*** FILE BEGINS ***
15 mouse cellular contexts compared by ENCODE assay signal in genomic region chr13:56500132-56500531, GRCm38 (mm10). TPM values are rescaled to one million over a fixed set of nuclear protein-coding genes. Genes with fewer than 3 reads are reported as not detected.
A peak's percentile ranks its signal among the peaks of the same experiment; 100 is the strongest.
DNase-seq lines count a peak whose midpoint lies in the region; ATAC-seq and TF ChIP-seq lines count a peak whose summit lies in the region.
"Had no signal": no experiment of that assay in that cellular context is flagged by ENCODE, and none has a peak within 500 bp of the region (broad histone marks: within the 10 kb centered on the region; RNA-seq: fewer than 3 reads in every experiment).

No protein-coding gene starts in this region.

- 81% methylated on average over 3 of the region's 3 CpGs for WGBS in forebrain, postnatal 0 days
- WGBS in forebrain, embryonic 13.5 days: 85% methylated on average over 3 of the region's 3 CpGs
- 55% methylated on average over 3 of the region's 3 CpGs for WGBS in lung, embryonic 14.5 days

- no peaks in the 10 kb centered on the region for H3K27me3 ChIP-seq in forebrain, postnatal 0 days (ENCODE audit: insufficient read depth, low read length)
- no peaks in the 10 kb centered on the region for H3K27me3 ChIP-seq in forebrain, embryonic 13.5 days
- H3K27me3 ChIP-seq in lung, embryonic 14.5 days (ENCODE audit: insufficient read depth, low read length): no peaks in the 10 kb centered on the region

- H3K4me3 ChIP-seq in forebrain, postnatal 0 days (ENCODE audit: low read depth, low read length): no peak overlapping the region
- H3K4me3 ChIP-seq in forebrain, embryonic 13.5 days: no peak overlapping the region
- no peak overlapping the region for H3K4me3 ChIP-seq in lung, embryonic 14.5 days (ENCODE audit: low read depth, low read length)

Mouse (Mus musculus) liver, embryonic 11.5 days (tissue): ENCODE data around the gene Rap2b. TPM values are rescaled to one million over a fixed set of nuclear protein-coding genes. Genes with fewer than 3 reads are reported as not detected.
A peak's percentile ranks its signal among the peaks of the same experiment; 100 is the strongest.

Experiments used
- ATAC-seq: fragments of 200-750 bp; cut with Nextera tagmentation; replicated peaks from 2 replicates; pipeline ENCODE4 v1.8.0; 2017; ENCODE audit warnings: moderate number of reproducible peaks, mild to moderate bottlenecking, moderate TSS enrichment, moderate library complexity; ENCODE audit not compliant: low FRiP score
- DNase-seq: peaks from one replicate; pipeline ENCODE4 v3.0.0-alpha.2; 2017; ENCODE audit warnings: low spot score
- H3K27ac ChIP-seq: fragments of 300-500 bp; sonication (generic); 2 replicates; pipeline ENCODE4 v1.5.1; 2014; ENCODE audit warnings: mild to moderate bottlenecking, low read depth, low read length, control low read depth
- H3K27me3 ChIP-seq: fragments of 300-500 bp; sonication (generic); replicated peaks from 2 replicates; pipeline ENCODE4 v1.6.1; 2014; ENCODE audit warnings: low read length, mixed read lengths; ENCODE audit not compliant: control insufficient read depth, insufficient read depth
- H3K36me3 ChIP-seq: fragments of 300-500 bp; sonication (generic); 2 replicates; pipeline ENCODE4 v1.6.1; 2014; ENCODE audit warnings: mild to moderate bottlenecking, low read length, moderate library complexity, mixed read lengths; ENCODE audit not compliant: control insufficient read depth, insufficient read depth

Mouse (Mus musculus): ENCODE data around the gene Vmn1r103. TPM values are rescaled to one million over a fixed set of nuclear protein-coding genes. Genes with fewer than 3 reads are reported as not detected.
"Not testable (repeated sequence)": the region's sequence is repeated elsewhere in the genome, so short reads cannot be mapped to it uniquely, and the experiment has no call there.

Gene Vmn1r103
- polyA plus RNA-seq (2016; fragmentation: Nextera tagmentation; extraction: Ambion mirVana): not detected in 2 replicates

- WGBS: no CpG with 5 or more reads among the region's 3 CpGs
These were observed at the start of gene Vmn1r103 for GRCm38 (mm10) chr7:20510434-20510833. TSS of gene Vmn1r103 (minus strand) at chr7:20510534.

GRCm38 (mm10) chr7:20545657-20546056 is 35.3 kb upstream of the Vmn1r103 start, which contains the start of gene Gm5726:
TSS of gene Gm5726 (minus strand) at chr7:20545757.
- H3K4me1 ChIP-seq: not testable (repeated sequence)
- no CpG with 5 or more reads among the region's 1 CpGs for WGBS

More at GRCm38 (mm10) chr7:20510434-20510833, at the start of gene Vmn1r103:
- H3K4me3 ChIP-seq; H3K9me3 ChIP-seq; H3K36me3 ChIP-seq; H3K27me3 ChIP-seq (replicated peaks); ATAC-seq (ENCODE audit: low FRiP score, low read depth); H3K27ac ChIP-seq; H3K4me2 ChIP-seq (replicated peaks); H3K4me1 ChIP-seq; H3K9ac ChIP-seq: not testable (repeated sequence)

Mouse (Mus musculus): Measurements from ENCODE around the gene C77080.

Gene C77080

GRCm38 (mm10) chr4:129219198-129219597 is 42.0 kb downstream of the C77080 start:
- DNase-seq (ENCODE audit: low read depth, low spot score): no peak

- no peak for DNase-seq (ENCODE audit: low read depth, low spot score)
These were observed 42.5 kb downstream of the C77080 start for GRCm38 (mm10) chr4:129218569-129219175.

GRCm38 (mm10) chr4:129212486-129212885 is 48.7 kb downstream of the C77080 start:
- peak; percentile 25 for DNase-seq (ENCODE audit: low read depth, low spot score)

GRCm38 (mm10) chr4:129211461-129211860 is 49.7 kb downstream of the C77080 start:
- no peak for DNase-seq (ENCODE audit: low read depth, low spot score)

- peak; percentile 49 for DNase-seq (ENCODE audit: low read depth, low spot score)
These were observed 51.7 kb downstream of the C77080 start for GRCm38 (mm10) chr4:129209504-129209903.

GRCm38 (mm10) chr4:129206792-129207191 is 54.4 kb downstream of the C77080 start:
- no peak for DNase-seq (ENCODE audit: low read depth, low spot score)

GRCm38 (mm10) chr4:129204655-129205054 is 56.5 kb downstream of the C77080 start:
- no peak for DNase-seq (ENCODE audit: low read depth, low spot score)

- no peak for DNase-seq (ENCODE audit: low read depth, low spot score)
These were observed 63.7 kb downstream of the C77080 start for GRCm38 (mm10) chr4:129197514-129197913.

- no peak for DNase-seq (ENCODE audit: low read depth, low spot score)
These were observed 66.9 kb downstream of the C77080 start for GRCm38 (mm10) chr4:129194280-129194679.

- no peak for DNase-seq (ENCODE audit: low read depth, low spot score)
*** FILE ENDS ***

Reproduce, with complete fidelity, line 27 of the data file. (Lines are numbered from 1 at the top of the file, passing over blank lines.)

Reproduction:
- WGBS: no CpG with 5 or more reads among the region's 3 CpGs